CLEMSON, S.C. -- For the uninitiated, Clemson's multi-receiver offense can seem extremely complicated.
Kevin Youngblood watched intently from the sidelines last year as a redshirt freshman. The 6-foot-4 wideout was boggled by the complex scheme. He spent the majority of his time trying to decipher route patterns.
"Learning the plays," Youngblood said, "was like sitting in a classroom. I was a student out there. It's fast-paced. You have to be mentally ready more than physically."
Clemson's no-huddle offense is the brainchild of second-year coach Tommy Bowden and offensive coordinator Rich Rodriguez. The duo's aerial game had Frank Howard spinning in his grave and historians rewriting the Tigers' offensive record books.
No longer run-oriented, the Tigers' rapid-fire offense is designed to wear down opposing defenses by limiting substitutions. The quick-tempo philosophy is based more on reaction than thinking, which can be a difficult adjustment for inexperienced players.
"The pace is different than a conventional offense," wide receivers coach Rick Stockstill said. "You have to learn on the run. They've got to learn hand signals and reading defenses at the line of scrimmage."
Seniors Mal Lawyer and Brian Wofford made abandoning a run-oriented offense in favor of a pass-happy attack easier. The pair graduated as Clemson's greatest receiving tandem.
Lawyer and Wofford combined for 239 receptions and 3,112 yards during their careers. Stockstill must replace the 99 catches and 1,189 yards the Tigers lost when the duo's eligibility expired.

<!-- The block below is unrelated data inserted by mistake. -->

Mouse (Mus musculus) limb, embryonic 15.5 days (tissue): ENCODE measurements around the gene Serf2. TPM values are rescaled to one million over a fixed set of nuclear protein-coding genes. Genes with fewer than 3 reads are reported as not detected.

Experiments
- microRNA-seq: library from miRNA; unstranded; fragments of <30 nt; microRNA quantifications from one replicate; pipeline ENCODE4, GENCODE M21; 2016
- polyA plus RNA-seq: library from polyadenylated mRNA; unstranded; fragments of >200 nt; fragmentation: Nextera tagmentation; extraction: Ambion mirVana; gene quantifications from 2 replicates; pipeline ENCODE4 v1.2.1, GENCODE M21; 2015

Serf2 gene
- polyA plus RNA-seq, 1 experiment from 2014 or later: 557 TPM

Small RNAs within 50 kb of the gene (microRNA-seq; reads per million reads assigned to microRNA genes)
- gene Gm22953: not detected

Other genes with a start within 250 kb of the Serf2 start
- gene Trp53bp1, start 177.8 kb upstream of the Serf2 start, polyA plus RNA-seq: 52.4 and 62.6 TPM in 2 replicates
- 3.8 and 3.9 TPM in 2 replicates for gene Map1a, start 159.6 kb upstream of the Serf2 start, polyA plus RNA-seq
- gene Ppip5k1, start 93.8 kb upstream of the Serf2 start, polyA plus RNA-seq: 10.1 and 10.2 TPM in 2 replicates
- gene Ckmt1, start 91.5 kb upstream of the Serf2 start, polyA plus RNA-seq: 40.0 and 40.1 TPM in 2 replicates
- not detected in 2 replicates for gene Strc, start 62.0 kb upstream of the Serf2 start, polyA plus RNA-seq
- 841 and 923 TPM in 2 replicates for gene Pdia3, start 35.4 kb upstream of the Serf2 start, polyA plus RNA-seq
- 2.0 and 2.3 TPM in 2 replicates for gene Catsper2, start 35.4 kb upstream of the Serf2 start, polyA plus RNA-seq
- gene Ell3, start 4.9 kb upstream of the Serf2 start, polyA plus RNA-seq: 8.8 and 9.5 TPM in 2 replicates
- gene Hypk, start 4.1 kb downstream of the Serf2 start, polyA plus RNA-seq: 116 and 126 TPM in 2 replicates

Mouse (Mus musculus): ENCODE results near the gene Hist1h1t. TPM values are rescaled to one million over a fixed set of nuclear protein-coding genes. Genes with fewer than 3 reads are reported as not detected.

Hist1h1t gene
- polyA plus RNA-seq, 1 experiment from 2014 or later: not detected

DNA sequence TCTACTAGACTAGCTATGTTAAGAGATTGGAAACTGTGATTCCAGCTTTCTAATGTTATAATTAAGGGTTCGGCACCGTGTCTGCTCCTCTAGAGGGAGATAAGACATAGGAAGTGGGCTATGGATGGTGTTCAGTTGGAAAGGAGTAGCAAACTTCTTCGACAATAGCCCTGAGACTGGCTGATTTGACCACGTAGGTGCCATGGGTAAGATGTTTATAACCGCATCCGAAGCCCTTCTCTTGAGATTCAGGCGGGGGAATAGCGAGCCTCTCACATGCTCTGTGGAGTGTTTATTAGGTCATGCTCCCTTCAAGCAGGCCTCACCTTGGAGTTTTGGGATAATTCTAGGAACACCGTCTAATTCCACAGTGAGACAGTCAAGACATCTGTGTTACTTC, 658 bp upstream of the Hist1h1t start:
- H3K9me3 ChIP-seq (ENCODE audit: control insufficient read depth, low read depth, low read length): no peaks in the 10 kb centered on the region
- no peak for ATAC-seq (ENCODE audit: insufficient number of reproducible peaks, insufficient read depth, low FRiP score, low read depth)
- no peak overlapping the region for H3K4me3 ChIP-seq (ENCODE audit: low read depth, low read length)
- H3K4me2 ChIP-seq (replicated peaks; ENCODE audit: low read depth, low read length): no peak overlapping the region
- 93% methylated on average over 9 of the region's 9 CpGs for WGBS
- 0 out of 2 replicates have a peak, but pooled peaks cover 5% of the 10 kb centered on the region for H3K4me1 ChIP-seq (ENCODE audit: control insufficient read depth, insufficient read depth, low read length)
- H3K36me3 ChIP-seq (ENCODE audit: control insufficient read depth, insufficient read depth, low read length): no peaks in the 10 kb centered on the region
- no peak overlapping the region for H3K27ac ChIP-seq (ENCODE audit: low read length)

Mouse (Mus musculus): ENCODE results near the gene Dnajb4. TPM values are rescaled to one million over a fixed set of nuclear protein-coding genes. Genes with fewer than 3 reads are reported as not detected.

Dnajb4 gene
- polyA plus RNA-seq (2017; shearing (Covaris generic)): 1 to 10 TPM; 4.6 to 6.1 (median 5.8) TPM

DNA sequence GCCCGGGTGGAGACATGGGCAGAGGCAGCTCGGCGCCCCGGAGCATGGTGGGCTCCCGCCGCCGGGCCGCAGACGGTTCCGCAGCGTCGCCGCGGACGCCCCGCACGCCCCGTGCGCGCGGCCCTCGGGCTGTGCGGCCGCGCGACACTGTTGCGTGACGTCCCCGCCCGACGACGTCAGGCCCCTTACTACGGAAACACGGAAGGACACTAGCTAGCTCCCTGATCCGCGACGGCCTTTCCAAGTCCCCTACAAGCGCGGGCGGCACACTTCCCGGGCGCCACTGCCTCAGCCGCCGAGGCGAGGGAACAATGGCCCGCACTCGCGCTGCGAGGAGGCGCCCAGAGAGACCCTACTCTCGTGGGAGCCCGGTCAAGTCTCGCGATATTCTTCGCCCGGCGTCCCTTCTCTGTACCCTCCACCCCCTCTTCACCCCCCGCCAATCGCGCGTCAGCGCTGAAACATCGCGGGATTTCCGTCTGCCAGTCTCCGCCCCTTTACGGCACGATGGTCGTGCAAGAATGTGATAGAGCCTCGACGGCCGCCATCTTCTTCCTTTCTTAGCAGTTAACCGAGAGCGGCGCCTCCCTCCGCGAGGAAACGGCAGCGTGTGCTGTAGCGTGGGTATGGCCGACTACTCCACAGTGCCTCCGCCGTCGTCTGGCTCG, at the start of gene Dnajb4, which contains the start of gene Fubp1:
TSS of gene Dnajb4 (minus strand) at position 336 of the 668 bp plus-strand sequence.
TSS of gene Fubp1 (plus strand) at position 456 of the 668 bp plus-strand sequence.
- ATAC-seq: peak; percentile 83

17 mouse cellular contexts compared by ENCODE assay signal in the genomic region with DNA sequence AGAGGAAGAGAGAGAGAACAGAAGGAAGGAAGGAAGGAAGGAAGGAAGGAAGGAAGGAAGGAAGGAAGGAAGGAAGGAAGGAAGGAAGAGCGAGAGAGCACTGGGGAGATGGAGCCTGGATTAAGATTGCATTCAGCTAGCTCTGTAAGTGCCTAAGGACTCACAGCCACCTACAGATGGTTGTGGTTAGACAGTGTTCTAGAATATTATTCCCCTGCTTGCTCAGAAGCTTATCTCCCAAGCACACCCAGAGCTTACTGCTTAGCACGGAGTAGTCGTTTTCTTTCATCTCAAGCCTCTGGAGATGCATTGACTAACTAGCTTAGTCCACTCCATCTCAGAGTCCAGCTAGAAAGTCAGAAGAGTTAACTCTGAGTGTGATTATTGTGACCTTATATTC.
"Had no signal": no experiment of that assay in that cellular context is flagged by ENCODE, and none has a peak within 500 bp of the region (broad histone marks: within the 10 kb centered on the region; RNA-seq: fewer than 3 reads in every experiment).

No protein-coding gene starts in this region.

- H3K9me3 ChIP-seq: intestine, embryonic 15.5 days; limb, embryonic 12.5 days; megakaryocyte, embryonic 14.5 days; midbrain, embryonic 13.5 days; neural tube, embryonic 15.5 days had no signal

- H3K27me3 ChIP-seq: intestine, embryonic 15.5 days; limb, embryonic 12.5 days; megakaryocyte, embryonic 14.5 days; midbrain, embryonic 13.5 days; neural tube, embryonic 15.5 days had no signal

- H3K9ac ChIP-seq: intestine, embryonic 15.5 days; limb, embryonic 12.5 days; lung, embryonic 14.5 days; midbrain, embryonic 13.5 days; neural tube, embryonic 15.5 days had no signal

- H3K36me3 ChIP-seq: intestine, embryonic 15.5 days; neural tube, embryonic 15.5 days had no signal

Luckily for the Tigers, record-breaking wideout Rod Gardner (80 catches, 1,084 yards) returns for his senior season.
After Gardner, Stockstill stares at uncertainty.
Senior Justin Watts, sophomores Jackie Robinson and Joe Don Reames and junior Matt Bailey had a combined 27 receptions for 292 yards in 1999.
Last year's squad shattered Clemson's single-season passing yardage record by almost 800 yards, but another 3,000-yard campaign rests with untested commodities.
"When the time comes, you have to bring your `A' game," Robinson said. "When given the opportunity, I have to catch the ball and help the team any way I can. There will be a lot more big plays. We have a lot of receivers that can make things happen with the ball."
Stockstill said this year's wideout crop is slower without Wofford. Freshman Ronnie Thomas has impressed Stockstill with his two-a-day performances. Another freshman, Derrick Hamilton, showed promise until he pulled a hamstring last week.
With Hamilton sidelined, Thomas has received more repetitions and could make immediate contributions. Stockstill has openings and desperately needs to provide Gardner, a Biletnikoff Award candidate, a strong supporting cast. Otherwise, the Tigers' play-maker will face constant double-teaming.
"There's no doubt in my mind they'll have this offense down when camp breaks," Stockstill said. "We're not real fast. Rod gave us a ton of big plays last year. He's got to continue to help us there."
Reach Jimmy DeButts at (706) 823-3221.
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